Limited LDAP Vulnerability Surfaces
- By Scott Bekker
- June 26, 2001
alerted customers Tuesday to the existence of a new vulnerability in Windows 2000 Server and Windows 2000 Advanced Server that affects the software giant's Active Directory enterprise directory services.
In a software bulletin, Microsoft acknowledged that the vulnerability could result in an attacker gaining Administrator privileges on compromised systems.
Observers agree that the scope of this latest vulnerability is extremely limited. It only affects Windows 2000 systems that have been configured to support LDAP over SSL sessions.
"You're not vulnerable by default, as you can see you have to have taken some pretty significant steps to configure your machine into a vulnerable situation," wrote Russ Cooper, editor of the NTBugtraq Mailing List, in a subscriber bulletin.
According to Microsoft, the LDAP vulnerability exploits a function in LDAP-over-SSL that is designed to allow users to make changes to the data attributes of directory principals.
Microsoft acknowledged that the problem occurs because the function at issue -- which ordinarily checks a user's authorization prior to completing a request -- actually doesn't check for authorization in cases where the directory principal is a domain user and the data attribute a domain password.
"When this is the case, the function fails to check the permissions of the requester, with the result that it could be possible for a user to change any other user's domain login password," the Microsoft security bulletin says.
The LDAP vulnerability opens up a variety of scenarios, Microsoft confirmed. In most cases, an attacker could change another user's password to either perpetrate a denial of service attack by preventing the affected user from logging on, or by logging into a user's account to gain any privileges that he or she might possess. In the most serious case, an attacker could compromise an account with domain administrative privileges and log into his or her account. An attacker who perpetrates an infiltration of this type could gain complete control over a Windows 2000 Server or Windows 2000 Advanced Server.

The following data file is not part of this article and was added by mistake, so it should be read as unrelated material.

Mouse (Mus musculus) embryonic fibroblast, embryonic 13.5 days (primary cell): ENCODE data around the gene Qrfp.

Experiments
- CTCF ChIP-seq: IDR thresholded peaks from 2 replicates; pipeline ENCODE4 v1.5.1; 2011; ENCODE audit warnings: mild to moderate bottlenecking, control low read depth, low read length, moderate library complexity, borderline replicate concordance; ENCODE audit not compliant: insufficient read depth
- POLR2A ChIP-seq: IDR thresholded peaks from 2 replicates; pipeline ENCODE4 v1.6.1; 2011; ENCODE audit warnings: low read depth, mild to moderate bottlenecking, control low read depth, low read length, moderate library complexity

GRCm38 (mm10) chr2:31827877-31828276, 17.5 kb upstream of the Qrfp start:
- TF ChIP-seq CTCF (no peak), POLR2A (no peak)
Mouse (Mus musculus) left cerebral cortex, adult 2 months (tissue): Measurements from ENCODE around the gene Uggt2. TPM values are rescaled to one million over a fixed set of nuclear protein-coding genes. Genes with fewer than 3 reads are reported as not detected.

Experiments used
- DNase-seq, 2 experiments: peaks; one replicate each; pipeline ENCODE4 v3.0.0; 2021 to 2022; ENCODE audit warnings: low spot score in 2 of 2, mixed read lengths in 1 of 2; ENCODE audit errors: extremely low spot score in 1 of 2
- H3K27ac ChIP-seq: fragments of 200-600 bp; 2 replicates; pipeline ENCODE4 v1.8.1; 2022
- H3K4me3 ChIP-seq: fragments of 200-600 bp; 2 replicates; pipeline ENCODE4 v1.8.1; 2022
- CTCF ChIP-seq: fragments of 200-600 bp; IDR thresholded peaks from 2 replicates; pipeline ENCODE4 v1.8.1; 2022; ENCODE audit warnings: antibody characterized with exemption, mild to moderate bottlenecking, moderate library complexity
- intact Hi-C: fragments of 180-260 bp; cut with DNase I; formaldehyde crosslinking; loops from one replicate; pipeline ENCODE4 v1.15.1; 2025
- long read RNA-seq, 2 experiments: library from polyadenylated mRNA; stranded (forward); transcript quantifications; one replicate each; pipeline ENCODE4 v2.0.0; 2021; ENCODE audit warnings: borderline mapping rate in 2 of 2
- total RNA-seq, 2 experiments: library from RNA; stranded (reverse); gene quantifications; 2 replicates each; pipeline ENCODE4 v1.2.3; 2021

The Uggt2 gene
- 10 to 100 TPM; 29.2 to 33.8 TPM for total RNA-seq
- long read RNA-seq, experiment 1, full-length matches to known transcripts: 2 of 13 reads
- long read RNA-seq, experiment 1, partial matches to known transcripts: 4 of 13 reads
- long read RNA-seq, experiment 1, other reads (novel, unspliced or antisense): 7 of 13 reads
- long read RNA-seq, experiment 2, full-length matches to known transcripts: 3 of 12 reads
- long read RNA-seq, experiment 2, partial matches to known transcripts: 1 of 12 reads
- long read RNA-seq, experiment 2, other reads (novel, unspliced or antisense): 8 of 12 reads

Microsoft urges IT organizations that are affected by this latest vulnerability to patch their systems immediately. The problem is exacerbated because the vulnerable function can be exploited by anyone who can connect to the LDAP server - including anonymous users.
NTBugtraq's Cooper points out that the LDAP vulnerability is mitigated by a variety of factors. If this vulnerability is to be successfully exploited, he noted, administrators must first have installed an Enterprise Certificate Authority and issued a valid certificate on a Windows 2000 Domain Controller. Secondly, he continued, IT organizations must also have modified their domain policies to allow domain controllers to use certificate requests for the purposes of authentication.
Microsoft also indicated that IT organizations that have configured their firewalls or routers to block traffic on TCP port 636, which facilitates LDAP-over-SSL, are safe from the latest vulnerability.
"Typically such traffic would not occur across the Internet, so [it's] unlikely that you're vulnerable to an outside attack," Cooper observed.
One potential complication associated with the new vulnerability is the fact that LDAP-over-SSL support is sometimes enabled by IT organizations as part of an effort to ratchet up security in their Windows 2000 environments.
"Problem is, the actions above are intended to make your box more secure, so vulnerable systems are sensitive with critical data on them," Cooper says. -- Stephen Swoyer
Scott Bekker is editor in chief of Redmond Channel Partner magazine.